Also known as pȃte à choux
What is Choux Pastry?
Choux pastry, also known as pȃte à choux, is a twice-cooked hollow French pastry. It’s made from choux paste and is typically eaten cold. A sweet version is normally filled with cream and garnished while a savory version can be filled with shellfish, vegetables, cream cheese and foie gras to be served as hors d’oeuvres.
Choux pastry dough can be used to make eclairs, buns, cream puffs, profiteroles, crullers, beignets, churros, funnel cakes and many other shapes.
Pantanelli, the head chef of Catherine de Medici of Florence, invented choux pastry after moving to France in 1540. That pastry named after him was, essentially, a hot dried paste with which he made gateaux and pastries which spread across France. Its irregular shape after baking earned it the name ‘choux’ (French for cabbage). Further refinement and perfection were introduced in the 19th Century by Antoine Careme.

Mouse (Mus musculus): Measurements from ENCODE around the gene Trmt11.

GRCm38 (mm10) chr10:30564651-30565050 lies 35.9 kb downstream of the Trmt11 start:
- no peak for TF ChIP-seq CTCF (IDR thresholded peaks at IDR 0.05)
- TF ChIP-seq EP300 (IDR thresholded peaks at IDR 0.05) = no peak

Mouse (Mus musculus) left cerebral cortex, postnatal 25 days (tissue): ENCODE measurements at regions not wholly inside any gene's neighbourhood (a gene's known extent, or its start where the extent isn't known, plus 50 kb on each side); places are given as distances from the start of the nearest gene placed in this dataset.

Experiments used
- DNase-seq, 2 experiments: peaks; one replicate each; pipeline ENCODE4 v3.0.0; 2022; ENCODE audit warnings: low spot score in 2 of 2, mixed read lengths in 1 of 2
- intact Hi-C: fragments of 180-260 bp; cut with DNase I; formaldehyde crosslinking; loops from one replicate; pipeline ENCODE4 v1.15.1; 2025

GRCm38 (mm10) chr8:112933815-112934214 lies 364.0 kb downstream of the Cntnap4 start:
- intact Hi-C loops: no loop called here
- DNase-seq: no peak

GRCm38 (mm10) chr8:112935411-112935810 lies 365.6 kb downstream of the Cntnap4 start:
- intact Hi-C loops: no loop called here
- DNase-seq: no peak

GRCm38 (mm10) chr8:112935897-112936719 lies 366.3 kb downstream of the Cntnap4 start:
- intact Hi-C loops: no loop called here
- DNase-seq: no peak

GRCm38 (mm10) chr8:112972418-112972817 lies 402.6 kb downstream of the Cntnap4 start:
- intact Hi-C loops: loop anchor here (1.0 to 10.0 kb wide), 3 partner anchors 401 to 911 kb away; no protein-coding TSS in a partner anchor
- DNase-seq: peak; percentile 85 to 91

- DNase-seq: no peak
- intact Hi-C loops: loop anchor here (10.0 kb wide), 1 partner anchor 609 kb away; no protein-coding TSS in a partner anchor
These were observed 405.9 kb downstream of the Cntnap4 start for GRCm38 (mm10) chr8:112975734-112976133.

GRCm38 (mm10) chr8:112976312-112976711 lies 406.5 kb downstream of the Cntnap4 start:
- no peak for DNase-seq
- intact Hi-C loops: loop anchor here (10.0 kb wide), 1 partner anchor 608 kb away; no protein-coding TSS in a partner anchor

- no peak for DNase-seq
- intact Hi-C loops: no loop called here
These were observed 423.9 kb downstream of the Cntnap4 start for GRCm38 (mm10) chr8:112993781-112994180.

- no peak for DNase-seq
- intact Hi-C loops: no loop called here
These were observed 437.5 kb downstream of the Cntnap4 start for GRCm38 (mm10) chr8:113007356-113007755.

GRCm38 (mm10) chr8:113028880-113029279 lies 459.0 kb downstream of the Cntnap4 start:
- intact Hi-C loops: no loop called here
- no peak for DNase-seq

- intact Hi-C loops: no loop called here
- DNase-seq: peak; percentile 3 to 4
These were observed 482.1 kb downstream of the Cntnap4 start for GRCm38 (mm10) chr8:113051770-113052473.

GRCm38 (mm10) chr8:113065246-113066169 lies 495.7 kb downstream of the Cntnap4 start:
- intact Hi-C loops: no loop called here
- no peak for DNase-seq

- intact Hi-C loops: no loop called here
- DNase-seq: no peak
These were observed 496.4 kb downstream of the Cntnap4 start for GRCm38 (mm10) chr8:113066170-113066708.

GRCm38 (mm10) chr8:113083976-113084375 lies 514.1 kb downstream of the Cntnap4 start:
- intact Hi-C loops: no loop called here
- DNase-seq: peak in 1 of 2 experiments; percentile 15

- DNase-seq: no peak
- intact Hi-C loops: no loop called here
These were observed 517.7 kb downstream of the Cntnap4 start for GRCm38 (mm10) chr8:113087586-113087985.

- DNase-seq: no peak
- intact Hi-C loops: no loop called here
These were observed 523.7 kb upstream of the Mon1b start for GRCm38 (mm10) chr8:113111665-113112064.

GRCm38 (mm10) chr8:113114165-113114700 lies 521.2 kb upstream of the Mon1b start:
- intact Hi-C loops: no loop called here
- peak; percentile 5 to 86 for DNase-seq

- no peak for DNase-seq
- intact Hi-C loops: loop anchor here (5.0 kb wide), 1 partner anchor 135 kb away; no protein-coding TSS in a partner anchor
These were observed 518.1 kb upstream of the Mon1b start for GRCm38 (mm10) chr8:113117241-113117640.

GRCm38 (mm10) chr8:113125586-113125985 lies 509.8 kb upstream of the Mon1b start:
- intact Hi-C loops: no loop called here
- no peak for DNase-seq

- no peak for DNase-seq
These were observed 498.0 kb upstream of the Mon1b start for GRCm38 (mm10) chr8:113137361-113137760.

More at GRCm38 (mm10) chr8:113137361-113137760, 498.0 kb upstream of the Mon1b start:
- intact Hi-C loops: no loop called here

How does it work?
Baking results in a crisp shell with a thin, moist lining of cooked paste and a hollow centre. There is no leavening agent in choux pastry. Instead, these pastries rely on the steam produced during baking to puff up and form the hollow center.
Choux pastry can be shaped prior to baking to make a variety of products.
Typical choux pastry formula includes:2,3
|Pastry flour (9.0–11.0% protein)
|Liquid whole eggs
|Sugar (refined, granulated sucrose)
Processing steps (paste cooking):
- Bring the milk, water, sugar, salt and butter to a boil, stir to combine.
- Remove from heat source, add the flour and continue stirring.
- Heat the mix again while stirring till the mixture becomes a cohesive mass and clears the side of the pot.
- Transfer the mix to a mixer with a paddle attachment. Mix on low speed until the mix reaches a temperature of around 43–60°C then add ¾ of the eggs gradually until fully incorporated.
- Add the remainder of the eggs until the desired consistency (viscosity) is reached. The paste should be...